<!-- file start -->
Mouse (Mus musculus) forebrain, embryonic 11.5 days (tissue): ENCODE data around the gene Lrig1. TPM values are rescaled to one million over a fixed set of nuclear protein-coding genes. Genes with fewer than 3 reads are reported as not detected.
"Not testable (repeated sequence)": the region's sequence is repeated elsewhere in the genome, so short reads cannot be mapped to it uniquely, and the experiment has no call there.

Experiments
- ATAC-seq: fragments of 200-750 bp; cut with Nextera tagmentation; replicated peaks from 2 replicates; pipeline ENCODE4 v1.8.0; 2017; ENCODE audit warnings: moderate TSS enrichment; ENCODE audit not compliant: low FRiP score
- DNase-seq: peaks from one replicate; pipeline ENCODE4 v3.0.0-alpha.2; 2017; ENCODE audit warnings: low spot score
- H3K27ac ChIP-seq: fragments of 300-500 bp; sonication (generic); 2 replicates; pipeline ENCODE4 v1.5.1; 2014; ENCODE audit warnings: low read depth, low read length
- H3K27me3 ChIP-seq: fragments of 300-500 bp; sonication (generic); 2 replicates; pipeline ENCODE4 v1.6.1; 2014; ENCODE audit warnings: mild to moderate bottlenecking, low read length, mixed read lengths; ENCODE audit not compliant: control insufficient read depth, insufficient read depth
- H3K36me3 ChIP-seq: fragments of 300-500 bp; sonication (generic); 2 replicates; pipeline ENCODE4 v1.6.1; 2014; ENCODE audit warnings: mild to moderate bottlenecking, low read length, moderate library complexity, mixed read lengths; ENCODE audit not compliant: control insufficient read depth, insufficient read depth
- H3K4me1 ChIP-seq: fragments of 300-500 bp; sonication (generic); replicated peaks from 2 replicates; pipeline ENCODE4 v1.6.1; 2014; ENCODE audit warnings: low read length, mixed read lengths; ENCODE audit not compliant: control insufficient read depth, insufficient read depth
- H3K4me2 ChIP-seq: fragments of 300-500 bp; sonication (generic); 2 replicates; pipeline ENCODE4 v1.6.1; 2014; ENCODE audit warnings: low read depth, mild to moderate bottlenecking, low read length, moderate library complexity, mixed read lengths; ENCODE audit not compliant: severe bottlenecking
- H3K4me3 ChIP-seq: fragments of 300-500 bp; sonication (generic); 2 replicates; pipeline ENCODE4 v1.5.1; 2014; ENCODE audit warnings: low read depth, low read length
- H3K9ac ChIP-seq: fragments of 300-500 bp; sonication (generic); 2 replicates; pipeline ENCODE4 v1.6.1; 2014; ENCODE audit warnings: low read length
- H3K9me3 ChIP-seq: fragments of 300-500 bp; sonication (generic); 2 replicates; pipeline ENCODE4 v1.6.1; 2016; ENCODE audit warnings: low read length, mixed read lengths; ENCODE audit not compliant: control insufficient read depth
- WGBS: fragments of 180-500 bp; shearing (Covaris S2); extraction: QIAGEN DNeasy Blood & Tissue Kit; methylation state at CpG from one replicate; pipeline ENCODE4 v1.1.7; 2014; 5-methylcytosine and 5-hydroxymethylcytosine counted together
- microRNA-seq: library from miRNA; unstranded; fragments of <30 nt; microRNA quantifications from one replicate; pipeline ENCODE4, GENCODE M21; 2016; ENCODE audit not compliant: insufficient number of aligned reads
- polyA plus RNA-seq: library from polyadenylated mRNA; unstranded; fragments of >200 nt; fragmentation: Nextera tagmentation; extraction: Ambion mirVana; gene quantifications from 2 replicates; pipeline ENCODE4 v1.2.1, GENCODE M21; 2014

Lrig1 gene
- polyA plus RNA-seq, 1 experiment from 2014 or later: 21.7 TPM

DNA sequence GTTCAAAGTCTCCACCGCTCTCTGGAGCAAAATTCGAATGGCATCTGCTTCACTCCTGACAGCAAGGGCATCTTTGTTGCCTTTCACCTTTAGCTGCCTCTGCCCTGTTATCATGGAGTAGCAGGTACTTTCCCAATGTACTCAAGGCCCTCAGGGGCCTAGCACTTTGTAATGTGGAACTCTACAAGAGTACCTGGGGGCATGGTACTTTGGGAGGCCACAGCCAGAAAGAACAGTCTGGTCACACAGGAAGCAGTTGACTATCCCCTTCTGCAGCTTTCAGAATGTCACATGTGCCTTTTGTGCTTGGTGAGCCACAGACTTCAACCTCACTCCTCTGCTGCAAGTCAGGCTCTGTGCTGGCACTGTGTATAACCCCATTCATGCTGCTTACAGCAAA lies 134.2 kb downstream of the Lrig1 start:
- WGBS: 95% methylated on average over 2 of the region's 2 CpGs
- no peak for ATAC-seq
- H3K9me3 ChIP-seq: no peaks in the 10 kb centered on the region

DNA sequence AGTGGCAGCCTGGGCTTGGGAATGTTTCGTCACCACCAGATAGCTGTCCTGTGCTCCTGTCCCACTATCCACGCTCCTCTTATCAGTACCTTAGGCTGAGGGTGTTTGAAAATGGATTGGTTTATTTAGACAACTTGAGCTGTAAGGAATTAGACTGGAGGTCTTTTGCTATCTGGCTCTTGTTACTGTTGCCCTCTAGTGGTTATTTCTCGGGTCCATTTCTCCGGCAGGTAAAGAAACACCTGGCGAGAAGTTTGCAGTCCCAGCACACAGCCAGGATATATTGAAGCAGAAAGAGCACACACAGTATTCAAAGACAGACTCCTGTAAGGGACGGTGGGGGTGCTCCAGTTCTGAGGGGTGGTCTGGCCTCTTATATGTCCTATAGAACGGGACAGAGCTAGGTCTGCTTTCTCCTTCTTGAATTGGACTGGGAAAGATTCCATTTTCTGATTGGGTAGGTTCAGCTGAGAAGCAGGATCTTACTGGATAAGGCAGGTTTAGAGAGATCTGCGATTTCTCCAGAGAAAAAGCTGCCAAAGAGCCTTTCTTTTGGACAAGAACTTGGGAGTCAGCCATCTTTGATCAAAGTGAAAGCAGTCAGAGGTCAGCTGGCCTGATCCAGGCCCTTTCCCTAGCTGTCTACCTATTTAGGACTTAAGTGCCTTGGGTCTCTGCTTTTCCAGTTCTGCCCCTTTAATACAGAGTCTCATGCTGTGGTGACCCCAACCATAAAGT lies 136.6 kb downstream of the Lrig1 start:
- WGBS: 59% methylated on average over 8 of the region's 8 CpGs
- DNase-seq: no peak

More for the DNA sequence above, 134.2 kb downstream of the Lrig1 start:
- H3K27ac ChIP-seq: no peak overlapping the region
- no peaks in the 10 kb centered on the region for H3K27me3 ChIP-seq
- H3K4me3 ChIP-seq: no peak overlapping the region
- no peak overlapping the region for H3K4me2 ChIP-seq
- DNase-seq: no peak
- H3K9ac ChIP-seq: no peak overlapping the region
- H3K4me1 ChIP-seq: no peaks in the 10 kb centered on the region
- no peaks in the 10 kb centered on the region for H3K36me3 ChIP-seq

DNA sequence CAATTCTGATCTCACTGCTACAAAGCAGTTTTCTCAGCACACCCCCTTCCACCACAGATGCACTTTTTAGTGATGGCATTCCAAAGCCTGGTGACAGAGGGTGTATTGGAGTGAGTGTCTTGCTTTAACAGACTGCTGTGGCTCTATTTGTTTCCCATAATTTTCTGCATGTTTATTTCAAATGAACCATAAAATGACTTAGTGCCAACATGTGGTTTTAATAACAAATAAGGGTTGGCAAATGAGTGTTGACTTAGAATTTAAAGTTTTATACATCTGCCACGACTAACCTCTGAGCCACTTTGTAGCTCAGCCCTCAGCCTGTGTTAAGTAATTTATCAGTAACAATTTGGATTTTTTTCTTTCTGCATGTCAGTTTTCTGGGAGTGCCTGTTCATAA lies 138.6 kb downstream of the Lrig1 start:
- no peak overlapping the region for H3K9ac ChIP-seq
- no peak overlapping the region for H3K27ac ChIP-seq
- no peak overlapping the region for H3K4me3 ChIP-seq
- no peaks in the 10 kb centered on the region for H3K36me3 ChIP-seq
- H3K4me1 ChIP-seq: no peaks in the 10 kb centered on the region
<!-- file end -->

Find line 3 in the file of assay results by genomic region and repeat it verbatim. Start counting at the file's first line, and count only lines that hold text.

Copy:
Experiments